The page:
Dr. Edward Jenner and His Legacy commemorated the 225th anniversary of Jenner’s innovative contribution to vaccinology. Through the centuries, millions of people perished from smallpox with many survivors often blinded or left with disfiguring scars. Seeking a safer and more effective alternative to the commonly practiced variolation (inoculation with smallpox virus), Jenner applied what he learned from local farmers, laborers, and physicians to vaccinate little James Phipps on May 14, 1796. The method involved using “cowpox” from a milkmaid’s hand, followed six weeks later by an immunologic challenge with smallpox inoculum to demonstrate protection from the dreaded disease. Jenner’s published accounts of this clinical trial and similar critical observations brought needed recognition to the hypothesis of conferred immunity. Remarkably, less than two centuries after Jenner’s historic procedure, the World Health Organization declared naturally-occurring smallpox to be eradicated. This exhibit presents materials highlighting Jenner’s initial experiment, public opposition to cowpoxing, smallpox outbreaks in Charlotte, vaccine development for other diseases (including COVID-19), and medical text descriptions about smallpox from days of old. The main floor exhibit items were on display April 12 - August 12, 2021. You are welcome to browse this digital exhibit to discover more about Jenner’s enduring legacy in the history of medicine!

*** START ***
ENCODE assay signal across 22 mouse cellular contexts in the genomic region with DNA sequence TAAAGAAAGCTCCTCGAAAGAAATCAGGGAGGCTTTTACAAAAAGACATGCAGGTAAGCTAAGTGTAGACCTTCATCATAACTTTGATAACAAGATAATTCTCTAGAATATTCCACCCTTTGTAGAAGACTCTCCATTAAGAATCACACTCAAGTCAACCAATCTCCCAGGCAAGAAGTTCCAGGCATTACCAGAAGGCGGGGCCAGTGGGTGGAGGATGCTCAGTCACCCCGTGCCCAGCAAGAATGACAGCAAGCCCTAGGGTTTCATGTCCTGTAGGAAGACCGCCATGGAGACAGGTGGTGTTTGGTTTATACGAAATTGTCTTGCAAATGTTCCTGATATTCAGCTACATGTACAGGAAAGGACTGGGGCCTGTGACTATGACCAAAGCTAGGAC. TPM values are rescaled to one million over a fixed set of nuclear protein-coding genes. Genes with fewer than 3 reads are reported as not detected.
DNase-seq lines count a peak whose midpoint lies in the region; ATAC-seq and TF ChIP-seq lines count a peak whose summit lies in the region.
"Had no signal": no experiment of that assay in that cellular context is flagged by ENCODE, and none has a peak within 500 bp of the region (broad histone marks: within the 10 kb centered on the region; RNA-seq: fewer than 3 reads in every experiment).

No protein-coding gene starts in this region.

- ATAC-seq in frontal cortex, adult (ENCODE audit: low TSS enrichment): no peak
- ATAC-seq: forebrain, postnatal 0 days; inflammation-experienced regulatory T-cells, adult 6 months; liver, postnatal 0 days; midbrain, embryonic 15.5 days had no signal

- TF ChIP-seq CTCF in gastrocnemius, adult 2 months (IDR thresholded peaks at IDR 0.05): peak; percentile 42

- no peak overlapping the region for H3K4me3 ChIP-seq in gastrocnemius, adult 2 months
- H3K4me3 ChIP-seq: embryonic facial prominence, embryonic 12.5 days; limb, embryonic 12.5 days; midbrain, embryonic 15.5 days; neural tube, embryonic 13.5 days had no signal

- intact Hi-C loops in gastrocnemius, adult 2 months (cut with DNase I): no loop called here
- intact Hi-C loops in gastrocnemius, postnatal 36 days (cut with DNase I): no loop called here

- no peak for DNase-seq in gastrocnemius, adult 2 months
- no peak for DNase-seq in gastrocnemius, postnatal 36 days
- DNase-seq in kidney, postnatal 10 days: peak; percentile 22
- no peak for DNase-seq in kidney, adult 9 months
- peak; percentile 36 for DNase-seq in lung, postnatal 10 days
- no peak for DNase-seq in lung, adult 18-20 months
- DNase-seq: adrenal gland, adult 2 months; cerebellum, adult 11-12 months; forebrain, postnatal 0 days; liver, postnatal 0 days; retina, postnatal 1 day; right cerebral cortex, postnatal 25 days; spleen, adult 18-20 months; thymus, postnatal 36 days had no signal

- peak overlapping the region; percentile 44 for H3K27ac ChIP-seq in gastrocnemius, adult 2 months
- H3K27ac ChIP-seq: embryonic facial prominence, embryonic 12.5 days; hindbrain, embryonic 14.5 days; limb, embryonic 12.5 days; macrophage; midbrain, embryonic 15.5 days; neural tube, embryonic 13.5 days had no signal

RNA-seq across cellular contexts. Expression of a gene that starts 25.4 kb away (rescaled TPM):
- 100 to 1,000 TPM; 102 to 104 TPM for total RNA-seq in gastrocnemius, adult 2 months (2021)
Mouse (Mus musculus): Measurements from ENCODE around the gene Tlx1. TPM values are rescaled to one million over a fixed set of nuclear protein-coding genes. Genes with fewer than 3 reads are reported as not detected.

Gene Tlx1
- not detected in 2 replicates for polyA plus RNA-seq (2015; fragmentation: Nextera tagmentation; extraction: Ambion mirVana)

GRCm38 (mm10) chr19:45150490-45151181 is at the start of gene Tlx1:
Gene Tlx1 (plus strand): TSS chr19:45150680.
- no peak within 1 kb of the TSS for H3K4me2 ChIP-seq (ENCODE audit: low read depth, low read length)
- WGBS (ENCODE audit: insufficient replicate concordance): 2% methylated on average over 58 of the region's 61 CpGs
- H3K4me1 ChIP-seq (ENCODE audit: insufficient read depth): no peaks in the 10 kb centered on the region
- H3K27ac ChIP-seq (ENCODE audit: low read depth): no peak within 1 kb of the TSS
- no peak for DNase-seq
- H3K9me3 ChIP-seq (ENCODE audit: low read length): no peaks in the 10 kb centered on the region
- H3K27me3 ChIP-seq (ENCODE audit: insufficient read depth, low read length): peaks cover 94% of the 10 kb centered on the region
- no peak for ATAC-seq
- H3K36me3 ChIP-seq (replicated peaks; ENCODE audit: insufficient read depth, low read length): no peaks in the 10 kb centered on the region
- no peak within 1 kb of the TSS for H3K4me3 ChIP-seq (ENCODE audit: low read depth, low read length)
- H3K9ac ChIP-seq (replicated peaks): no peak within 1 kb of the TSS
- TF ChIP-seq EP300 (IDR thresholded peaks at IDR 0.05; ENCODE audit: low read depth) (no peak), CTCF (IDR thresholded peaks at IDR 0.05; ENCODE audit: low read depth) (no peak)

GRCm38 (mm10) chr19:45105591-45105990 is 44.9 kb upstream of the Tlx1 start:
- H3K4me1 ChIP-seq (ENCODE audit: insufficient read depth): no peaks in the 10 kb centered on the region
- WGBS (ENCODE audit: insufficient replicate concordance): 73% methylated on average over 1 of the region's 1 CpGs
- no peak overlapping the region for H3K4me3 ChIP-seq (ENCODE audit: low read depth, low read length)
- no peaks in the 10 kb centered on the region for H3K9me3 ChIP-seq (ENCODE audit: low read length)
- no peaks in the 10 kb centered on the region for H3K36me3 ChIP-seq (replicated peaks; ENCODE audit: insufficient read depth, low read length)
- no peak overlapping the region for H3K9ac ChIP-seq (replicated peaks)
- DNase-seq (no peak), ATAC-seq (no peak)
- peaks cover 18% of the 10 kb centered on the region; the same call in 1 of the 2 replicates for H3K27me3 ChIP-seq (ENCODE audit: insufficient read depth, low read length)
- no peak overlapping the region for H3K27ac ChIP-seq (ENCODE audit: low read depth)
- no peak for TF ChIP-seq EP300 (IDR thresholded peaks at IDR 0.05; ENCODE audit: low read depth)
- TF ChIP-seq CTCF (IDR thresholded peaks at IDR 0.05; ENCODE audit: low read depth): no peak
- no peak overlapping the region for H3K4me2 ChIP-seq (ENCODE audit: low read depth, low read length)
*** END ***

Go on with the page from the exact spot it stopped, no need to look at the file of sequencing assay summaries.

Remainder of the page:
The smallpox vaccine paved the way for vaccines against other dreaded diseases. Stamps depicting Dr. Louis Pasteur of France and his rabies vaccine were kindly loaned to the Atkins Library by Dr. Daniel Rabinovich of the UNC Charlotte Department of Chemistry.